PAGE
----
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Boy Scout Troop 750
(Henrietta, New York)
 
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Baden-Powell on Advancement


Scouting is a unique instructional situation. We can adapt methods from other disciplines like teaching and coaching but they should serve the goals of instruction laid out by Scouting’s founder, Lord Baden-Powell:

When it is applied with understanding and consideration the advancement program fosters encouragement and ambition regardless of an individual boy's abilities.  It is for this reason that the standards of proficiency is purposely left undefined.

Our standard is not the attainment of a certain level of quality of knowledge or skill, but the amount of effort the boy has put into acquiring such knowledge or skill. This brings the most inept to an equal footing with his more capable brother.

Evaluation for Badges is not competitive. The Scoutmaster judges each individual case on its merits, discriminating where to be generous and where to tighten up. Some are inclined to insist that their Scouts should be expert before they can get a Badge. That is very right, in theory; you get a few boys pretty proficient in this way but our object is to get all the boys interested. The Scoutmaster who rewards effort as opposed to expertise develops confidence and enthusiasm, whereas a demanding standard of performance makes boys reluctant and hesitant.

The other extreme is almost giving away the Badges on very slight knowledge of the subjects. Scoutmasters should use their sense and discretion, keeping the main aim in view. There is always the danger of Badge-hunting supplanting Badge-earning. Our aim is to encourage initiative and self confidence, instead of showy, self-indulgence. The Scoutmaster must be on the alert to check Badge-hunting and to realize which is the Badge-hunter is and which is the eager and earnest worker. The success of the Advancement Program depends very largely on the Scoutmaster himself and his individual handling of it.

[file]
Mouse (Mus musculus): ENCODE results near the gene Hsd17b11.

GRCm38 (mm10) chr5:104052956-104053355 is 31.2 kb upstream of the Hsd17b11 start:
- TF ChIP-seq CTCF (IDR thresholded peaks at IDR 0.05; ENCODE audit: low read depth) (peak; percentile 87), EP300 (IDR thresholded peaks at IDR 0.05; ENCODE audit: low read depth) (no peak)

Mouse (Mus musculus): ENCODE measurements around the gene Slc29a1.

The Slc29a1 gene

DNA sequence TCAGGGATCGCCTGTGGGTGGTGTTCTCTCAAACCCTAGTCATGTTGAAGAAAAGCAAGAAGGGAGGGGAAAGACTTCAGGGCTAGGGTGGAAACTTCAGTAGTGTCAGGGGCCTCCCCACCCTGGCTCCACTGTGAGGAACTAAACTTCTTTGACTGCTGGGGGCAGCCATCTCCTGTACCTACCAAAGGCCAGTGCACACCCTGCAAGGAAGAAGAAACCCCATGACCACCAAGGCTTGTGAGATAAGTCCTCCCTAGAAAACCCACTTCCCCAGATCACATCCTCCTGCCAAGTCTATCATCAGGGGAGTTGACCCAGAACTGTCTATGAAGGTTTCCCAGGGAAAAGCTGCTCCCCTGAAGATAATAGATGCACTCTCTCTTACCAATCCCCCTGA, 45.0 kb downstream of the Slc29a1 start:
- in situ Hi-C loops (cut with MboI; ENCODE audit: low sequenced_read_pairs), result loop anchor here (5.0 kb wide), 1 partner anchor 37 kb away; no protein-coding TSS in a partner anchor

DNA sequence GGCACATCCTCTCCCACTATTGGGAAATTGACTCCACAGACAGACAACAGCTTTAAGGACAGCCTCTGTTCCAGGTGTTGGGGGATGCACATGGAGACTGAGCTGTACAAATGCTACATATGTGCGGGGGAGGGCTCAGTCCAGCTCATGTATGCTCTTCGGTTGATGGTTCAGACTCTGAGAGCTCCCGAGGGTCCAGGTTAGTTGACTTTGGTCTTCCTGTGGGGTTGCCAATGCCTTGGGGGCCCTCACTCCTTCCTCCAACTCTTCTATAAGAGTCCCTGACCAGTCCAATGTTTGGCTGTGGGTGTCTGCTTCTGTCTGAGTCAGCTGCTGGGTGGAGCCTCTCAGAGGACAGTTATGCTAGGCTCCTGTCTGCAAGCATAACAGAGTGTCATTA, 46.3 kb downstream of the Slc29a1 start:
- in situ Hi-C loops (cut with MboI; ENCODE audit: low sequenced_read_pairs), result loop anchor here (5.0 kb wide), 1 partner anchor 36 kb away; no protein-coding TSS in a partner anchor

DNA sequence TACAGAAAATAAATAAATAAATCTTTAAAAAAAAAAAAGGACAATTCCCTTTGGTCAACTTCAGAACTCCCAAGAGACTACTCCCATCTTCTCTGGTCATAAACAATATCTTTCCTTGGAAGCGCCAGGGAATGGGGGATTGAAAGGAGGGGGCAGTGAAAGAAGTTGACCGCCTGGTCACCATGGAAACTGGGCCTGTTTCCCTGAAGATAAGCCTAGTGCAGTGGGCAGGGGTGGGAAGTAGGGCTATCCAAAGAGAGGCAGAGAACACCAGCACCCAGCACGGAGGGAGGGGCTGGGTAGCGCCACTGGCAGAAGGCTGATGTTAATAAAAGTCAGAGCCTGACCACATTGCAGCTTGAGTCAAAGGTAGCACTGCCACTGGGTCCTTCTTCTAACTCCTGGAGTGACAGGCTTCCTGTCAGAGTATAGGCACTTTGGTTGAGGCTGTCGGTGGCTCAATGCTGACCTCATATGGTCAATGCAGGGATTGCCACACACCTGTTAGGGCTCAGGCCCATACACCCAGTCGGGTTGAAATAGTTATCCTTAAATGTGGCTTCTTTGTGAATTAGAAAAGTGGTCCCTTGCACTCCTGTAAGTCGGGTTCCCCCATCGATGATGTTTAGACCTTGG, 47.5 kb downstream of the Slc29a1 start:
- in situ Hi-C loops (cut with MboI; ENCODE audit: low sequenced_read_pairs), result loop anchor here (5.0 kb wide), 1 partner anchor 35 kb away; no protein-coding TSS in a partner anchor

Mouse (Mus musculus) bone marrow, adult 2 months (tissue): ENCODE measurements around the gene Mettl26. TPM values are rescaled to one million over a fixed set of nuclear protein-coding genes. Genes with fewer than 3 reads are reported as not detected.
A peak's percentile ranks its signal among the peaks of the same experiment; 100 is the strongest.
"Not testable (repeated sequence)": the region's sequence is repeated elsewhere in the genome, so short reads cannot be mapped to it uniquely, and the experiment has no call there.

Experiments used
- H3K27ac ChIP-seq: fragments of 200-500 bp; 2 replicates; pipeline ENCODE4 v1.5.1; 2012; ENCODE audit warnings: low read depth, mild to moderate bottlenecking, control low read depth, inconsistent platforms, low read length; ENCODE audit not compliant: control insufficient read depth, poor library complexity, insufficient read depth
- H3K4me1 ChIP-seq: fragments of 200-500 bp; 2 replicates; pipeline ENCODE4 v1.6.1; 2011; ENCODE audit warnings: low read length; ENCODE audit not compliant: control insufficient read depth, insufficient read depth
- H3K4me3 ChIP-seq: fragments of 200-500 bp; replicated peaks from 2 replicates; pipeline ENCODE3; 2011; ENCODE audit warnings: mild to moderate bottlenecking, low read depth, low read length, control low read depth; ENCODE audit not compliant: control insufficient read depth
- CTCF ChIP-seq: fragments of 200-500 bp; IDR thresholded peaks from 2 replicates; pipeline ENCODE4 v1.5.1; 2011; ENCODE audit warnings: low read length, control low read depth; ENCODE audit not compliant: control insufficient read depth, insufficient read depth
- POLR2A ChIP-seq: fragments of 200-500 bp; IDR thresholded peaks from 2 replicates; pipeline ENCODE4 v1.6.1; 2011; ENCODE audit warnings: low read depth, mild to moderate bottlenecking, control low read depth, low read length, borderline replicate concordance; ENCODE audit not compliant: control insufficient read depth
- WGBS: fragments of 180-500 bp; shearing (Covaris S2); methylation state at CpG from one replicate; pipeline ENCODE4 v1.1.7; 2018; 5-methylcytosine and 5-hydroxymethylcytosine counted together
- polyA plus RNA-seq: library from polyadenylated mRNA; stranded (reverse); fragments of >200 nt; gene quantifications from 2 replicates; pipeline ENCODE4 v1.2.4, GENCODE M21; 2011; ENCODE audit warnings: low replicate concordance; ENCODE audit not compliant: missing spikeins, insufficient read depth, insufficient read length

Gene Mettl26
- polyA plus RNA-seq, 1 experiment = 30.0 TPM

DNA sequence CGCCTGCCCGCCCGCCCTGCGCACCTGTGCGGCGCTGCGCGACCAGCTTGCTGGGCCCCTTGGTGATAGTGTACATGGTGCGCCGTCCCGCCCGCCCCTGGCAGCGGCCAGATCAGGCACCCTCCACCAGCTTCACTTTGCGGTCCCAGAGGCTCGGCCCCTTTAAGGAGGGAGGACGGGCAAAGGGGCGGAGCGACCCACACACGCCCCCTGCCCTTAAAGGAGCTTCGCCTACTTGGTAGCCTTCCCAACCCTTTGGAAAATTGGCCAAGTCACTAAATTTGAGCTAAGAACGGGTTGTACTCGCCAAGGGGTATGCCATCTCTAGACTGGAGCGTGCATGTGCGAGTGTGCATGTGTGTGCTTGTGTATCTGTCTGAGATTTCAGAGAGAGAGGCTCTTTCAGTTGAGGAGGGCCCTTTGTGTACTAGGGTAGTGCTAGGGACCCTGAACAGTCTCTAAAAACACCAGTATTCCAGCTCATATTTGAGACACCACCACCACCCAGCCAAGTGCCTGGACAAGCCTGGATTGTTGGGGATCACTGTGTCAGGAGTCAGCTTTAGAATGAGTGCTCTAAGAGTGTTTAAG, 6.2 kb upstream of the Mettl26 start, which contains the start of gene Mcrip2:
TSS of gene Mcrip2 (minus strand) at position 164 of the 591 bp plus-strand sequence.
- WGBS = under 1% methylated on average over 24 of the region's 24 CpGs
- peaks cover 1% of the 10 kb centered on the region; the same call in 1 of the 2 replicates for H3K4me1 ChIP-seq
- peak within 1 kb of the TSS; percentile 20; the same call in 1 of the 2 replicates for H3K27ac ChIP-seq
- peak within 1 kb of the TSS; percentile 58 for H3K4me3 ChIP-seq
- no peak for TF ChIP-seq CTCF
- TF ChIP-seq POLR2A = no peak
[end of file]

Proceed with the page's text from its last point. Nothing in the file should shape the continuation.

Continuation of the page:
This and more of Baden-Powell's writings on Scouting are found in the Aids to Scoutmastership, a guidebook for Scoutmasters, published in 1920.

Rank Advancement


  1. A Scout works on requirements for each rank as listed in the Boy Scout Handbook.
  2. As requirements are fulfilled, an adult or youth leader signs the Scout's handbook.
  3. Advancement is tracked by the Scout and by the Troop Advancement Coordinator.
  4. As the scout nears completion of all requirements, the Scout participates in a Scoutmaster Conference.
  5. The Scout then sits for a Board of Review with three Troop Committee members.
  6. The rank is awarded as soon as possible and recognized at the next Court of Honor.

Advancement Questions


Youth and adults new to Boy Scouting often ask the same questions about the rank advancement program and board of review process. Here is a quick reference guide of answers to some of those frequently asked questions.

Question: What is advancement, and what role does it play in Scouting?